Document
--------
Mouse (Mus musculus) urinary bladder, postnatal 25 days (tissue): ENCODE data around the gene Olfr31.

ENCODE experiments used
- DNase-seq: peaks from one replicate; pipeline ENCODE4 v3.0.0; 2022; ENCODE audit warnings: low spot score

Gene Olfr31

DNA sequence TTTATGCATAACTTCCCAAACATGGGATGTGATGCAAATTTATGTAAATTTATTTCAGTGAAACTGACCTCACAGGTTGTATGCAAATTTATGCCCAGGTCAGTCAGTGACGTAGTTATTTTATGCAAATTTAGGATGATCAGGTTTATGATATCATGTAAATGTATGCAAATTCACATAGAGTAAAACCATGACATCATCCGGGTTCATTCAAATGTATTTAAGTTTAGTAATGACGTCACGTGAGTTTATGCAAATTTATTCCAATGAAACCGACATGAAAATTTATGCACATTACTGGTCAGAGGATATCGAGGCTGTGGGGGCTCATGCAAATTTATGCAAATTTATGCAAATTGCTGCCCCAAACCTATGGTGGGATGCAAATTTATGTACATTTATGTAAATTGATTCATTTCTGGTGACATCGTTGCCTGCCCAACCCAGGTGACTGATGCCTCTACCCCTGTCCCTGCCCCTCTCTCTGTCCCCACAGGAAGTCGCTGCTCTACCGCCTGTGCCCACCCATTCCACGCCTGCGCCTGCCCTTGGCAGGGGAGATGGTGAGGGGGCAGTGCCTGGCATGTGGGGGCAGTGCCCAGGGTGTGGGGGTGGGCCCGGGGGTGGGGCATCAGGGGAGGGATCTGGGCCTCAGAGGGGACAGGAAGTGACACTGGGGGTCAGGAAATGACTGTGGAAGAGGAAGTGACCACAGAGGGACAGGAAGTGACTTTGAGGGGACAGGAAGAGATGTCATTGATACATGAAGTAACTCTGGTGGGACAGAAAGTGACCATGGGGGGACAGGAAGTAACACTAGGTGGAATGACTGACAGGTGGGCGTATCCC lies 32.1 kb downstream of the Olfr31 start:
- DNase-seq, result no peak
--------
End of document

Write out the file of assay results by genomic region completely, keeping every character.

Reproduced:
Mouse (Mus musculus) urinary bladder, postnatal 25 days (tissue): ENCODE data around the gene Olfr31.

ENCODE experiments used
- DNase-seq: peaks from one replicate; pipeline ENCODE4 v3.0.0; 2022; ENCODE audit warnings: low spot score

Gene Olfr31

DNA sequence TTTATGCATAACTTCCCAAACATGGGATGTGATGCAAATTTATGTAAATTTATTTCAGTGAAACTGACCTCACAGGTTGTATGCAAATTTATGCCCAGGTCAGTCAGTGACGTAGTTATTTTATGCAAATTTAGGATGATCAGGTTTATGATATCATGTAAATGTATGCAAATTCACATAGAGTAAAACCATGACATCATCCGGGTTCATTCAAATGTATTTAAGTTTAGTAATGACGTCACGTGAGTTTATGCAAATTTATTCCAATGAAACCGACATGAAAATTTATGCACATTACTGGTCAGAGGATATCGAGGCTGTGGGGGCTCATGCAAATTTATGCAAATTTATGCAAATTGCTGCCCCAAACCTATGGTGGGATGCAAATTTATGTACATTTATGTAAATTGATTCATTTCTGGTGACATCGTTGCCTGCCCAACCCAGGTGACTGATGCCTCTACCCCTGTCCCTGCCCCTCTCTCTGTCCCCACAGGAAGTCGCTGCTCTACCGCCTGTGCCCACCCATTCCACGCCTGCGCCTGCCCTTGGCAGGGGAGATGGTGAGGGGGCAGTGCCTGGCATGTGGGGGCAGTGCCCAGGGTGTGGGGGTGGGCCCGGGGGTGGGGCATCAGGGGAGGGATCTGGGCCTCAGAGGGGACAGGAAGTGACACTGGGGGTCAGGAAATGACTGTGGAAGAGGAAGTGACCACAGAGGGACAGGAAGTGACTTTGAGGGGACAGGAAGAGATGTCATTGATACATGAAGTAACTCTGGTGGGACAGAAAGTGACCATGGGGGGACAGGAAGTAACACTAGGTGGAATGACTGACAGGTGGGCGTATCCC lies 32.1 kb downstream of the Olfr31 start:
- DNase-seq, result no peak